You might want to grab a cup of coffee. This is going to be a long post. We are fortunate to have friends who live on Nantucket Island. After David’s class reunion last year, several of the classmates were invited to visit Moses and his wife Maryanne there for the Spring Daffodil Festival. It was our fourth time on the island. Nantucket is one of my favorite destinations in the United States. It works its magic on you from the first time you step off of the ferry until you throw coins in the water (to ensure a return) on your voyage back to Hyannis Port.
The classmates and wives (minus Maryanne who was cooking for us) gathered in front of the Sconset Post Office while we were on a guided bus tour of the island.
Sconset, or officially Siasconset, is a small village on the east side of the island. It is known for its small grey shingled beach cottages and profusion of roses in season. There is a story behind this particular cottage. The last time David and I were on the island, we picked up a picnic lunch in the Sconset Market and then wandered the paths around the village looking for a spot to eat. This charming cottage had a patio with comfortable chairs and it looked to be vacant.
We plopped down, unwrapped our sandwiches and proceeded to eat. Halfway through our lunch we heard someone cough inside the cottage. Needless to say, we grabbed our food and ran. The above picture was taken on this trip. It just so happened that the cottage belonged to our tour bus driver’s mother.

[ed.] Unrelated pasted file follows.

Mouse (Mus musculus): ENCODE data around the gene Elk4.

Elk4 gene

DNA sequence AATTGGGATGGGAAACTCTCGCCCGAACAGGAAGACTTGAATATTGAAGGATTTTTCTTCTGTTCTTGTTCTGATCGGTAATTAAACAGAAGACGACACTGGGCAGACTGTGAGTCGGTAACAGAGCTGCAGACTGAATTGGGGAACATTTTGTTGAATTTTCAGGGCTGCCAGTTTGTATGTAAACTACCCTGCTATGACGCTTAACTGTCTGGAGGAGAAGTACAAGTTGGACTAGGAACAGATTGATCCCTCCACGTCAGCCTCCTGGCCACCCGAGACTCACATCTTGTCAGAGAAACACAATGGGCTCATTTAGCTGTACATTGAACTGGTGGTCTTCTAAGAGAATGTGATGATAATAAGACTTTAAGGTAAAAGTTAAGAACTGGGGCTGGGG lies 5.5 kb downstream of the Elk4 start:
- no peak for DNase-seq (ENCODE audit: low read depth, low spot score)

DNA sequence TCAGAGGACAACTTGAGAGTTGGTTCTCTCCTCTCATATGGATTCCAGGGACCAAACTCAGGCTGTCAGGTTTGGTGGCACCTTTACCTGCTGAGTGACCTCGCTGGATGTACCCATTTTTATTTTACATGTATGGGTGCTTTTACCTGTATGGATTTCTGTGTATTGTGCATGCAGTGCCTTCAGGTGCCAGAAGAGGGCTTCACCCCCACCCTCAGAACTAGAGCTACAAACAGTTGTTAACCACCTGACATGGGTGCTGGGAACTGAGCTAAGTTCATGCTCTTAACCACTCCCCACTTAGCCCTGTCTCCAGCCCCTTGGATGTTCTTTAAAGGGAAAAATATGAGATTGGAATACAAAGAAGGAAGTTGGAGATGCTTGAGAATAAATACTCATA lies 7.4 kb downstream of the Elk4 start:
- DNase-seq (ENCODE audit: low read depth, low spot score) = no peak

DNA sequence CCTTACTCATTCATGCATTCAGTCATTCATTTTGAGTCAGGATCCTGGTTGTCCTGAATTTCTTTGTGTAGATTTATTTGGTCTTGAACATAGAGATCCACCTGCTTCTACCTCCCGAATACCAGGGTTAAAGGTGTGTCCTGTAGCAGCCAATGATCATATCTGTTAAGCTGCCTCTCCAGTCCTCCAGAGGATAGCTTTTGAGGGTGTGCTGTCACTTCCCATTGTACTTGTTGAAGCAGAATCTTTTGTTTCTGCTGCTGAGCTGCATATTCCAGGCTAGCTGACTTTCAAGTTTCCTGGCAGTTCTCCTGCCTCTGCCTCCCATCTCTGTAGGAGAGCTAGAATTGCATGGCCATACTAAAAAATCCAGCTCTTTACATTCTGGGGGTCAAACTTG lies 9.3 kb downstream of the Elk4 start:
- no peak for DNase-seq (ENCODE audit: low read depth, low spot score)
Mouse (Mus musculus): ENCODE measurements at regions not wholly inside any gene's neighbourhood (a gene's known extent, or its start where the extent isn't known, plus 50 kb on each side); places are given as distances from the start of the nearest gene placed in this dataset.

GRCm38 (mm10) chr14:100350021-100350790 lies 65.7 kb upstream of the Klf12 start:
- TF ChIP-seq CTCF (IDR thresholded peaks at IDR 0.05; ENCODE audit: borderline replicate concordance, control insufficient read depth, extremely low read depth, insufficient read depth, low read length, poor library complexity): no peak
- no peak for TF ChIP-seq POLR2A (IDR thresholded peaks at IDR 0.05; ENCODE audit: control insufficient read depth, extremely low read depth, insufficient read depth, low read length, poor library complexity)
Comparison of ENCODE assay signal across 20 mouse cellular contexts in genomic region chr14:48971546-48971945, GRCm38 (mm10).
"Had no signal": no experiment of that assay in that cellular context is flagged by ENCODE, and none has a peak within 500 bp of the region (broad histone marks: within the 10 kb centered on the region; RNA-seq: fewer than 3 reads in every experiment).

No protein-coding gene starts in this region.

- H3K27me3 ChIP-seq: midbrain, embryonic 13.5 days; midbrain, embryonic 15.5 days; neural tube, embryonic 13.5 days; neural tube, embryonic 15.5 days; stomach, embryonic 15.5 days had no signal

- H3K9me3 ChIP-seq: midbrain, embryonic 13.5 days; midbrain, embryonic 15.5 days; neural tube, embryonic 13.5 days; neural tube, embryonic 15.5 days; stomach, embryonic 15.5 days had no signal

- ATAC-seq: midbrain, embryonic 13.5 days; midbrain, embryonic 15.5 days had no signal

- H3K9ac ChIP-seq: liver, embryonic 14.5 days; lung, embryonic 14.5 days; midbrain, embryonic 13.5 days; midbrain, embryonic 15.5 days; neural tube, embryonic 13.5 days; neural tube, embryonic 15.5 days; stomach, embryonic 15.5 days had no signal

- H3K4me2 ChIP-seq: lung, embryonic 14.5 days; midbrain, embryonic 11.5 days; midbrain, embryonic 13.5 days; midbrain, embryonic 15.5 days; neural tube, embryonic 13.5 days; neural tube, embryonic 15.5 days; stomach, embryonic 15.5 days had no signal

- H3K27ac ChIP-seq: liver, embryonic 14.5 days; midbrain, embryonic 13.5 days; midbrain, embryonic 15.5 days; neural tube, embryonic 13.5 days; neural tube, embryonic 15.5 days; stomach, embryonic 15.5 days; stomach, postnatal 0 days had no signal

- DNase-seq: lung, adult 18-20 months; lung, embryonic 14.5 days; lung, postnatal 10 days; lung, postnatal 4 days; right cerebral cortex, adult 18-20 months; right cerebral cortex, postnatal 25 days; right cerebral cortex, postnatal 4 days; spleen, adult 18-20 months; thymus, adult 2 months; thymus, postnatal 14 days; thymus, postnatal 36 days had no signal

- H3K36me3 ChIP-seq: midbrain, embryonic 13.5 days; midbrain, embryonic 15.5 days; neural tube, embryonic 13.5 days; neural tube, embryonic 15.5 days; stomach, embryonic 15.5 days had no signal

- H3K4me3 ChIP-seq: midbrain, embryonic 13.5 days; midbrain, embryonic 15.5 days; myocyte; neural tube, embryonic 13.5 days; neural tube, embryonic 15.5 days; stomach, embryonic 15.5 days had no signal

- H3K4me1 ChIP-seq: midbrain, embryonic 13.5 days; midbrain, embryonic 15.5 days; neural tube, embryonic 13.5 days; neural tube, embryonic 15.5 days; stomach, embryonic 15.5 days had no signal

We took this picture of the Chanticleer Restaurant in Sconset on our last trip. It was summer and the roses and flowers were in bloom. Breathtaking!
Back in town the next day we looked forward to the Daffodil Festival on cobblestoned Main Street.
All kinds of antique cars were decorated with flowers for the parade.
The cars were judged, so everyone went out of their way to be unique.
Some were more elegant than others.
There was also a dog parade. We were rooting for this dog named Bailey. She was on the ferry with us on the way over to Nantucket and we bonded.
Here we are encouraging Bailey to do her best.
Nantucket Harbor is usually full of boats and the wharfs are hopping with activity, but since it was so early in the season, most of the boat slips were empty. It was good to be here before the rush of tourists.
Moses and Maryanne live in this house. Have you noticed a pattern here? Most of the houses on Nantucket are grey shingled with white trim. A local joke is to say “Meet me on the corner in front of the grey shingled house with the white trim”. Many of the original houses had widow’s walks. The first industry of Nantucket after it was settled by the English was whaling. The ships would be gone from port from three to five years. The wives would scan the horizon from these aeries for the return of their men. It was a brutal business, but the ship captains made a fortune from the whale oil which was used to light lamps all over the world.